DescriptionConsidered the oldest community garden in New York, Liz Christy Community Garden was established in 1973. In late 1973 and early 1974, the community activist group the Green Guerillas, among them an energetic member named Liz Christy, cleared the lot at the northeast corner of the Bowery and East Houston. In late April 1974, the New York City Office of Housing Preservation and Development agreed to rent the site for a $1 a month to the Bowery Houston Community Farm and Garden. The land where the Liz Christy Garden now stands has seen many changes in its history.
Before European settlement, the area was a forested hunting ground for local Native Americans and later it was part of an early Dutch farm or Bowerie. After New Amsterdam became New York, a succession of buildings stood here; one of them probably a church. By the time Houston Street was widened and the subway station underneath it was built, all that remained here was a treeless empty lot, filled with garbage and saturated with rubble and broken brick. This is the daunting, if typical, beginning for many urban community gardens.
Before anything could be planted, our founding gardeners had to tackle the huge job of clearing and preparing the soil. The widening of East Houston Street between in the 1930s resulted in the demolition of the buildings fronting it on the north. Irregular slivers of lots remained at the northwest and northeast corner of Bowery and Houston. Filled with demolition debris, these lots accumulated decades-worth of illegally dumped garbage and grew up in weeds.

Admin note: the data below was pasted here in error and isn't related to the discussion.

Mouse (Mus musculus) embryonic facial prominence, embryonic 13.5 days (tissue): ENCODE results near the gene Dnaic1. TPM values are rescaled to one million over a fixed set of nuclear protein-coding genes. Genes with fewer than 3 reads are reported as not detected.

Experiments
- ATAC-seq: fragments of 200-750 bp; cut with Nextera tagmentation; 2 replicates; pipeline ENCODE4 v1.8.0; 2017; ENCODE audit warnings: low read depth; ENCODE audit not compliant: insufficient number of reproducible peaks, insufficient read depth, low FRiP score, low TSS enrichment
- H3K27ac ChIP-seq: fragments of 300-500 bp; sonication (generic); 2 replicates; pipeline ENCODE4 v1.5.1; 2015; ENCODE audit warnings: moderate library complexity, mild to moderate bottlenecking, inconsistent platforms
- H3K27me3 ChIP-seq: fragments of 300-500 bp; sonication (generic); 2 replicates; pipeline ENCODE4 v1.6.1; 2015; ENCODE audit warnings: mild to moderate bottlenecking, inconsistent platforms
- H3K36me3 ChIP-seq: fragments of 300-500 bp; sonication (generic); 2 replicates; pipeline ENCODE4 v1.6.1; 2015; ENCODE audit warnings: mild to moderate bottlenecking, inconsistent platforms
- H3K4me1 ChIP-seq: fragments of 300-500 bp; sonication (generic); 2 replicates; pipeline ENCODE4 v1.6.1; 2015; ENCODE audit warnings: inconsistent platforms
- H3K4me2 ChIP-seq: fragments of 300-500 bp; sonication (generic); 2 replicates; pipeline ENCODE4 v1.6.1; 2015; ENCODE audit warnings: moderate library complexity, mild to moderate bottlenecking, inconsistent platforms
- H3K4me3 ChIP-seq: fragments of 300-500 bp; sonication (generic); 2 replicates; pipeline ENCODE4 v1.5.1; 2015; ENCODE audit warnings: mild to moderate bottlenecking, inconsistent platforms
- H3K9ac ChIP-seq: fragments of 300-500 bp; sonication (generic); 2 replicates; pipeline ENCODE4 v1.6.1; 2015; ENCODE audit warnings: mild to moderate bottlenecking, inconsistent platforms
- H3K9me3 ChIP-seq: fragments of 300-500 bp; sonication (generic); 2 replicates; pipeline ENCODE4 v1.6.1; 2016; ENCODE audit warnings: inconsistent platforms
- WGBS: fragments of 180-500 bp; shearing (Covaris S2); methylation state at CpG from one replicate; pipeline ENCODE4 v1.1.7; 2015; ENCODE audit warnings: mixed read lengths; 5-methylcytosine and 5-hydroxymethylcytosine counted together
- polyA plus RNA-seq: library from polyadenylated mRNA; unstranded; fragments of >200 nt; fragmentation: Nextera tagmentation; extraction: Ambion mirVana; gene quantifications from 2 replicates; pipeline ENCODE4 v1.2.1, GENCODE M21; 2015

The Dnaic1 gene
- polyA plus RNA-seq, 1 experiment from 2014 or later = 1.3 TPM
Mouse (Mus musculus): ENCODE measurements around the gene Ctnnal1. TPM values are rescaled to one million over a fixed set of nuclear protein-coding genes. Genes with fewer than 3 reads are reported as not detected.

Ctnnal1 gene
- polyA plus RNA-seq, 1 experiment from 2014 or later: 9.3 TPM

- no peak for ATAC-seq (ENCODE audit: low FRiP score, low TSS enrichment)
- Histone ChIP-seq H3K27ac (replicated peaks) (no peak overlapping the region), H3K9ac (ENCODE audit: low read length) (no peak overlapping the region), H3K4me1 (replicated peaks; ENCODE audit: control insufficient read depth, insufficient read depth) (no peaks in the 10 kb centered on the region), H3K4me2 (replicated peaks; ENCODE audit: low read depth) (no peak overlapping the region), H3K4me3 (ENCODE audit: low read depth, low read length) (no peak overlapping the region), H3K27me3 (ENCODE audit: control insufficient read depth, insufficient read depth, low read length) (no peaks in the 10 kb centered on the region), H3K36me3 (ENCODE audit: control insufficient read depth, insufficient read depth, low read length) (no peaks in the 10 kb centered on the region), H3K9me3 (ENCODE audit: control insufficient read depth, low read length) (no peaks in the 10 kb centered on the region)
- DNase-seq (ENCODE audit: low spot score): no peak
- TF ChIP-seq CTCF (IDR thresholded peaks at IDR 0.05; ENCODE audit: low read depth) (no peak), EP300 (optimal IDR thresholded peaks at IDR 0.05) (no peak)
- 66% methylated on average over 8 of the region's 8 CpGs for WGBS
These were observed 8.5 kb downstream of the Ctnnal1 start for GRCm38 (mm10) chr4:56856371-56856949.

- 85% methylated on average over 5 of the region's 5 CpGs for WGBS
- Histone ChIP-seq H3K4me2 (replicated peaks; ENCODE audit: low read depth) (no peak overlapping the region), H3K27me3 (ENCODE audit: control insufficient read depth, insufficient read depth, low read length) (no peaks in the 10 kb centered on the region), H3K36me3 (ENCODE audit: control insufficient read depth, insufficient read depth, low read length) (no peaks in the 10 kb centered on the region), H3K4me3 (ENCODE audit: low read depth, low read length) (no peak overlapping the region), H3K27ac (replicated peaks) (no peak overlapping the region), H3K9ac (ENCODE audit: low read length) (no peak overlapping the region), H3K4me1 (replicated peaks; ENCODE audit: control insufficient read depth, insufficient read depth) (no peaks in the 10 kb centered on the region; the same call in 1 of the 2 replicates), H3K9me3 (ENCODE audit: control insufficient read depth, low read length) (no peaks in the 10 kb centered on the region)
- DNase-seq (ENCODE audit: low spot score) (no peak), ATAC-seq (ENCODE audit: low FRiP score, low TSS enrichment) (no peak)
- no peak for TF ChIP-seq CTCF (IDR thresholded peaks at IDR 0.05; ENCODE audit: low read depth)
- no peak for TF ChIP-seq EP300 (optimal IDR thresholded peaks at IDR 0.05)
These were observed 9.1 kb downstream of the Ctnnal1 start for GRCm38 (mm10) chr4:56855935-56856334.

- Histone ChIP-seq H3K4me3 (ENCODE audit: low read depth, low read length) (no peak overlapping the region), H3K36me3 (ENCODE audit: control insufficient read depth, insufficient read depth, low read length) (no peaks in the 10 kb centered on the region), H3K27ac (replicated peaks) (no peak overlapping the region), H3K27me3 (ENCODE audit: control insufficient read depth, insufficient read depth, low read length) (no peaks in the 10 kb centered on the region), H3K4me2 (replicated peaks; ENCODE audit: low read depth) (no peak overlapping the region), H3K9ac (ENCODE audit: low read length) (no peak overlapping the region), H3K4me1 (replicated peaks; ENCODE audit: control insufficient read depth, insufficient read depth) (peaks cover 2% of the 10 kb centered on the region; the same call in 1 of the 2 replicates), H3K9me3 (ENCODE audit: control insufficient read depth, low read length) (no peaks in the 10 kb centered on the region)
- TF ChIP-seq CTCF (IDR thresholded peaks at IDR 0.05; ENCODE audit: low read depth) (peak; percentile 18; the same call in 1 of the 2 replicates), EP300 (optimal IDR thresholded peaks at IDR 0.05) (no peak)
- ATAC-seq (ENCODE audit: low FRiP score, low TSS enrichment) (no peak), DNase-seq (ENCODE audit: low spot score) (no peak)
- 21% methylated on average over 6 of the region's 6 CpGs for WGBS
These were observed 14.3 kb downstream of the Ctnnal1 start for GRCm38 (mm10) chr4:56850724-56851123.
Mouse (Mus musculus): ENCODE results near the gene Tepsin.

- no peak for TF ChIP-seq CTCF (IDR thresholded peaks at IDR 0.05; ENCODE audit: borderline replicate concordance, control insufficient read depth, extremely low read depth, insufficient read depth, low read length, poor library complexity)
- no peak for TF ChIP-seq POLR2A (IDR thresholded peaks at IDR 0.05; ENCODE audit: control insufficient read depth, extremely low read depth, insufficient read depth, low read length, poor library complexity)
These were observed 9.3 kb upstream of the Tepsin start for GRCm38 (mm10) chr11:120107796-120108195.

The East Village of the early 1970s was a blighted neighborhood, pocked with abandoned buildings and vacant lots. The Green Guerillas started to “rally people to use community gardening as a tool to reclaim urban land, stabilize city blocks, and get people working side by side to solve problems.” The Green Guerillas planted window boxes and tree pits, and broadcast “seed bombs” in vacant lots.
Considered the first community garden in New York, according to the garden’s official history, at first “sixty raised beds were planted with vegetables, and then trees and herbaceous borders were added.” The garden was dedicated as the Liz Christy Garden in 1986, in honor of one of its founding members. In 2002, it became one of a handful of community gardens protected by law in New York. Today the garden is primarily an ornamental landscape with some vegetable and fruit cultivation. The garden’s dawn redwood tree is visible from blocks in either direction along East Houston Street. It is also the only community garden listed on the National Register Of Historic Places.
-Story contributed by Don Loggins.